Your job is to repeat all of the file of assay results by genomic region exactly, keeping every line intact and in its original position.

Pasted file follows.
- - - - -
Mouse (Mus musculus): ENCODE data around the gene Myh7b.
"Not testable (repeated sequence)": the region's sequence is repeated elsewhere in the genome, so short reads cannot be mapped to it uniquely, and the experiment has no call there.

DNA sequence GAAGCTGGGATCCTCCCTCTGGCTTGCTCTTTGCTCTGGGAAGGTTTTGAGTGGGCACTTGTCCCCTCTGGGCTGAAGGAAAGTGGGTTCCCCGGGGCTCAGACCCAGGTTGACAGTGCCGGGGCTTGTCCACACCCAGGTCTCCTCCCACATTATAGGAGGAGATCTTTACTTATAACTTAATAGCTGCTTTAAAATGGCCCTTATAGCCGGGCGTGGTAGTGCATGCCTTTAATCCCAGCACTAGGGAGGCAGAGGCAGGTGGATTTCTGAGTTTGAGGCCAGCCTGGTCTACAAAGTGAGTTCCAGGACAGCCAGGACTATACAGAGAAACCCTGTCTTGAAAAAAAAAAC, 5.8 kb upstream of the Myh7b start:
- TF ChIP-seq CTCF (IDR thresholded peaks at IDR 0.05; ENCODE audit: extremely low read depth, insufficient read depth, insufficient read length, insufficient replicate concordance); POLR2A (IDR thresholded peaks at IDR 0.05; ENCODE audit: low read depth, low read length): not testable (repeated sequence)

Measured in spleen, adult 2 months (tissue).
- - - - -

Mouse (Mus musculus): ENCODE data around the gene Myh7b.
"Not testable (repeated sequence)": the region's sequence is repeated elsewhere in the genome, so short reads cannot be mapped to it uniquely, and the experiment has no call there.

DNA sequence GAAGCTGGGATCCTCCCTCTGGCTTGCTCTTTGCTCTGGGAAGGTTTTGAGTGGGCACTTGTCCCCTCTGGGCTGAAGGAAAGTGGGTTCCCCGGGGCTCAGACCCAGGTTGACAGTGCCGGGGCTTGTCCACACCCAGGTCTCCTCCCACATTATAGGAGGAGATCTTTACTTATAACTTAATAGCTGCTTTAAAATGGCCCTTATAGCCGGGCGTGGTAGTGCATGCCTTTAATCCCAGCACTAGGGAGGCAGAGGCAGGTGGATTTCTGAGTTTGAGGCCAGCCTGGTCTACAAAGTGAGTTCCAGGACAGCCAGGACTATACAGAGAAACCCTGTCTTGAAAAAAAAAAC, 5.8 kb upstream of the Myh7b start:
- TF ChIP-seq CTCF (IDR thresholded peaks at IDR 0.05; ENCODE audit: extremely low read depth, insufficient read depth, insufficient read length, insufficient replicate concordance); POLR2A (IDR thresholded peaks at IDR 0.05; ENCODE audit: low read depth, low read length): not testable (repeated sequence)

Measured in spleen, adult 2 months (tissue).